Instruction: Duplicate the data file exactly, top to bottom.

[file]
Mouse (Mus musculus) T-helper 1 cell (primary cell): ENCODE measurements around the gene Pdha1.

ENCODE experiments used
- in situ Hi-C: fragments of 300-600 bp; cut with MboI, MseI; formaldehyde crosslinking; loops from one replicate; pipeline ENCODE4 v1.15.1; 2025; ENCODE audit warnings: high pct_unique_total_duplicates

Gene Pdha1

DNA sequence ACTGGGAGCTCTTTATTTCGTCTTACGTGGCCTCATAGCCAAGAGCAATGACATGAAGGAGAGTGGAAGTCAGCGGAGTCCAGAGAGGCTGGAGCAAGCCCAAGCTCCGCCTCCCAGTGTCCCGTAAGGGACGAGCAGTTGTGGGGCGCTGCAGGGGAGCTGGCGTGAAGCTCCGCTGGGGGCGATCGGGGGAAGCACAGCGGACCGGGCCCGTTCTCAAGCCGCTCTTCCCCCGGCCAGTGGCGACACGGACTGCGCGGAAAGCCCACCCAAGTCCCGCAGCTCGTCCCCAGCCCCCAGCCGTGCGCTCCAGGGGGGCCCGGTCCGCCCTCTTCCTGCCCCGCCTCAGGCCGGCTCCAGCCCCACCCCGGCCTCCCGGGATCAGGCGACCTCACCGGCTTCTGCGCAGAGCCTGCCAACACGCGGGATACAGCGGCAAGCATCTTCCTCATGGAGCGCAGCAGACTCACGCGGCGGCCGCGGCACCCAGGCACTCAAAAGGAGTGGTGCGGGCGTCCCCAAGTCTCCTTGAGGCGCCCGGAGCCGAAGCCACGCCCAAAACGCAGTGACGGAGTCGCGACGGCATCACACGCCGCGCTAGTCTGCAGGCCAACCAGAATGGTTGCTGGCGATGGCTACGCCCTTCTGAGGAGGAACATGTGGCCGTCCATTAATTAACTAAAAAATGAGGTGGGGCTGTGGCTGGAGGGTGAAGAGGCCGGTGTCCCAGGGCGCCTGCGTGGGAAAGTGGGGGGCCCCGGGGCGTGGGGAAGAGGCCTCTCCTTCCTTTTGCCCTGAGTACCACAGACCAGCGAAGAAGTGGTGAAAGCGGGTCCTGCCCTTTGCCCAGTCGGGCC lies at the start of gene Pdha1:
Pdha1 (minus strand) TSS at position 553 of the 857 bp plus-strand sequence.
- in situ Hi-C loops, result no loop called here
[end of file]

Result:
Mouse (Mus musculus) T-helper 1 cell (primary cell): ENCODE measurements around the gene Pdha1.

ENCODE experiments used
- in situ Hi-C: fragments of 300-600 bp; cut with MboI, MseI; formaldehyde crosslinking; loops from one replicate; pipeline ENCODE4 v1.15.1; 2025; ENCODE audit warnings: high pct_unique_total_duplicates

Gene Pdha1

DNA sequence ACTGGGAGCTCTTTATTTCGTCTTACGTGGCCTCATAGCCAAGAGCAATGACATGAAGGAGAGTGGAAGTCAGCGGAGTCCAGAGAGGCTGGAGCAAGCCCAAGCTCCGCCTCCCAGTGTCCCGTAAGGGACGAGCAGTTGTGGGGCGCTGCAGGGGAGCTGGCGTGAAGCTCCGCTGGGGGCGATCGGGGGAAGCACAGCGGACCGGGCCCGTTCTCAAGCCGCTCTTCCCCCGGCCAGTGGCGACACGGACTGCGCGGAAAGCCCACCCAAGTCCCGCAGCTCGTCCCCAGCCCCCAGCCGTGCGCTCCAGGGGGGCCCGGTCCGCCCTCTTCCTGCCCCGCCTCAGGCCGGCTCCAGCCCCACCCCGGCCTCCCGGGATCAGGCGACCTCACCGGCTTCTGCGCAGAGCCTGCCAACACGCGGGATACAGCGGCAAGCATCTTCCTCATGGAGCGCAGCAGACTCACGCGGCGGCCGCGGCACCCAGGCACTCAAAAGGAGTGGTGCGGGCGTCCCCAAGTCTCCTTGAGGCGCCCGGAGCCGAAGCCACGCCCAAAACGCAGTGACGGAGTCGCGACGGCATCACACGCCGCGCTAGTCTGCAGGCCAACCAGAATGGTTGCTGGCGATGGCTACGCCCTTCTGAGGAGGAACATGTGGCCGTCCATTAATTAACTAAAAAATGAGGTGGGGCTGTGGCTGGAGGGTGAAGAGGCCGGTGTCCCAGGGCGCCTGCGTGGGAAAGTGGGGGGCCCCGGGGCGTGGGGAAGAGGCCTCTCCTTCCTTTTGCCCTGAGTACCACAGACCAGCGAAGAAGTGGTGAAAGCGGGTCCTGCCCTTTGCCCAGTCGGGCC lies at the start of gene Pdha1:
Pdha1 (minus strand) TSS at position 553 of the 857 bp plus-strand sequence.
- in situ Hi-C loops, result no loop called here